On our Tamariu holiday there is plenty of tapas and seafood to try but, like virtually everywhere, there are also pizza and pasta restaurants. I suggest that there is so little to go wrong in cooking either that they are the safe bet places to eat. By the same token it’s hard to stand out with excellence too. Many years ago I ate pizza in Italy – there is my basic qualification for discussing pizza quality. I’ve also made a decent pizza dough and I know that the hardest thing about making a pizza is the handling of the dough – but it’s all pretty basic stuff.
My theory is that the toppings have got more and more outrageous as a way of differentiation whereas the different crusts are an abomination. I did get caught in the deep pan pizza tide when I was younger and sillier. Now there are stuffed pizzas, square pizzas and ones with holes in the middle. Watching an episode of Diners, Drive-Ins and Dives the other day someone made a cheeseburger pizza – regular dough with a topping of ketchup and hotdog mustard topped with burger cheese, ground beef and topped with some dill pickle slices. Is nothing sacred? The moment someone puts pineapple on a pizza they may as well put a cocktail umbrella and candles on it… It’s no longer a pizza.
As someone who loves pastry and bread I’ve never understood anyone who leaves their crusts of anything – it’s where the texture and the best flavour is! There isn’t a lot to a pizza and so you have to eat the whole thing. It must start with a thin crust which should be crisp throughout and should bear the scars of the pizza oven – some charring and semolina. The restaurant must have an open kitchen with a person capable of throwing the dough into the air for no other reason than because he can – I’d love to be able to do that.
I’m not fussy about the tomato topping. There is a lot of tosh spoken about family recipes and how long it is left on the stove to reduce. For me it needs to be packed with fresh tomato zing and applied in just a thin layer to provide a tasty glaze because otherwise the whole thing gets soggy. When you lift your slice up you don’t want it to wilt and drape itself across your fingers. I’ve enjoyed the white pizzas too whenever I have had them with a bechamel sauce replacing the tomato and with caramelised onions and herbs as the topping.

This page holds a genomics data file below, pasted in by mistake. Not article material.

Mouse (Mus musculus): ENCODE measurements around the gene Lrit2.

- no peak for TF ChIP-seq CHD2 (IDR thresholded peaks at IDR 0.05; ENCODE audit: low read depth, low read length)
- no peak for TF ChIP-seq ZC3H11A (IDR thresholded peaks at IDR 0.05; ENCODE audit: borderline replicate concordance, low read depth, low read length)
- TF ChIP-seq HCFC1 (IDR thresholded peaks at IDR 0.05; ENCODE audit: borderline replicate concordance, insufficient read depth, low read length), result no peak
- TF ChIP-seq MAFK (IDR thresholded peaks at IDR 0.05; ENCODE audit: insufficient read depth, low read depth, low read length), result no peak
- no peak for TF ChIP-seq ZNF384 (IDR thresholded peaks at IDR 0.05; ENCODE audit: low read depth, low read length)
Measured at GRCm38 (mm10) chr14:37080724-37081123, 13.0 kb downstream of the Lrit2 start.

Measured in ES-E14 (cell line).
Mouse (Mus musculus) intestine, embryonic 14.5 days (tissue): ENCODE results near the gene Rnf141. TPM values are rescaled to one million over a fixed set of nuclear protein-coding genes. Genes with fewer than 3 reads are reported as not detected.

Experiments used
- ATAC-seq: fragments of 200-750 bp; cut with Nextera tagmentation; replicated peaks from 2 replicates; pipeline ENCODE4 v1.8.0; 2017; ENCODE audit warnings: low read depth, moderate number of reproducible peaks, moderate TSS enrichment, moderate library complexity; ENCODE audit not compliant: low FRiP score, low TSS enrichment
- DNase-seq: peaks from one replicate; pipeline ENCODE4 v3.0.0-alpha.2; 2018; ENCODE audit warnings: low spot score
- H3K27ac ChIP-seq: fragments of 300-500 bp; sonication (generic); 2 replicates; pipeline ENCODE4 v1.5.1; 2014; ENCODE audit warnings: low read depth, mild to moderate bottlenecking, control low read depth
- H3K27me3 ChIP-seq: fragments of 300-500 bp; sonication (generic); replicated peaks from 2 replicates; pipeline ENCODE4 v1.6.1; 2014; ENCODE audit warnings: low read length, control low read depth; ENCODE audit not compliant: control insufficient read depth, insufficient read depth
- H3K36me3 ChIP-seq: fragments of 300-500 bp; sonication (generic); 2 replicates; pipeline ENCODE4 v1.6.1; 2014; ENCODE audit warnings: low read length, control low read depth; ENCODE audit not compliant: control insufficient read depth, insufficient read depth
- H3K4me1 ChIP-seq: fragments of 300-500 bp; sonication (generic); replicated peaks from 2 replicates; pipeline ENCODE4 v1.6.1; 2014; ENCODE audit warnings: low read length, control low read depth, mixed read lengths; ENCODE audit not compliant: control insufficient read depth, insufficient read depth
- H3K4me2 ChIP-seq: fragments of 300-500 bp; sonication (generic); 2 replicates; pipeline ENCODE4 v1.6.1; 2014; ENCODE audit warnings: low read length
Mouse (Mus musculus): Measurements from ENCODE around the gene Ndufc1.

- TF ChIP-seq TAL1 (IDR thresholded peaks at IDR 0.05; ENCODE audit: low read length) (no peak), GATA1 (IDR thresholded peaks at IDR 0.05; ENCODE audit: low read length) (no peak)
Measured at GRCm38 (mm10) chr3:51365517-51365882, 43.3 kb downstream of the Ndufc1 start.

The other toppings should be in proportion too. I like to be able to taste little islands of flavour when I have a pizza so that each bite has a slightly different flavour combination from the same palate. Traditional is best with some combination of mushroom, ham, olives, anchovies, and onion. They appear everywhere just because they work so well together. Mozzarella cheese should be applied in blobs rather than covering the whole thing. Too much cheese and you can end up with the whole topping sliding off when you have a slice as you struggle to release the moorings. In summary I like my pizza lightly dressed not like a Victorian lady with no base showing. Never have seafood and never have fruit on a pizza.
Which brings me to La Pasta. All the guidelines above are what I prefer – not always what I do. I went for the La Pasta Pizza which is a marguerita basic with bacon and egg. I find that if you go to a restaurant they often have a dish names after the restaurant. Sometimes it’s just a deluxe version of something – adding venison or foie gras and making it the top priced item on the menu. On other occasions it looks genuine using basic ingredients and sitting amongst the pack with prices.
It was OK. First impressions were that the base was nice and crispy but it failed the islands test – everything was cut small so that it spread evenly over the plate. The egg was interesting – it was somehow spread like a very flat fried egg in the heart of the pizza – almost like it went on whole and then halfway through it was broken and spread. The taste was fine – just a bit muddy due to the mixing. As I said – there’s not a lot that can go wrong with a pizza its just hard to make it great. Maybe, like the humble sandwich, it’s best at its simplest and therefore greatness can never be achieved.